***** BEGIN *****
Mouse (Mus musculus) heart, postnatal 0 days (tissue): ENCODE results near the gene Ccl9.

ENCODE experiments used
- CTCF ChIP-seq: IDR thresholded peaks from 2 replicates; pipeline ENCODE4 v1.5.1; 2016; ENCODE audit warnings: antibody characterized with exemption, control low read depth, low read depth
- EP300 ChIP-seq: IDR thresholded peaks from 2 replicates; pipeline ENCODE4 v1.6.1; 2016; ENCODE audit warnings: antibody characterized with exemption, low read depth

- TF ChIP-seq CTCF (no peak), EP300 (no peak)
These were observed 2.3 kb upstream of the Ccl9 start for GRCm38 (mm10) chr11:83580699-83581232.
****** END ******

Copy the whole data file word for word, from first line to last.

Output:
Mouse (Mus musculus) heart, postnatal 0 days (tissue): ENCODE results near the gene Ccl9.

ENCODE experiments used
- CTCF ChIP-seq: IDR thresholded peaks from 2 replicates; pipeline ENCODE4 v1.5.1; 2016; ENCODE audit warnings: antibody characterized with exemption, control low read depth, low read depth
- EP300 ChIP-seq: IDR thresholded peaks from 2 replicates; pipeline ENCODE4 v1.6.1; 2016; ENCODE audit warnings: antibody characterized with exemption, low read depth

- TF ChIP-seq CTCF (no peak), EP300 (no peak)
These were observed 2.3 kb upstream of the Ccl9 start for GRCm38 (mm10) chr11:83580699-83581232.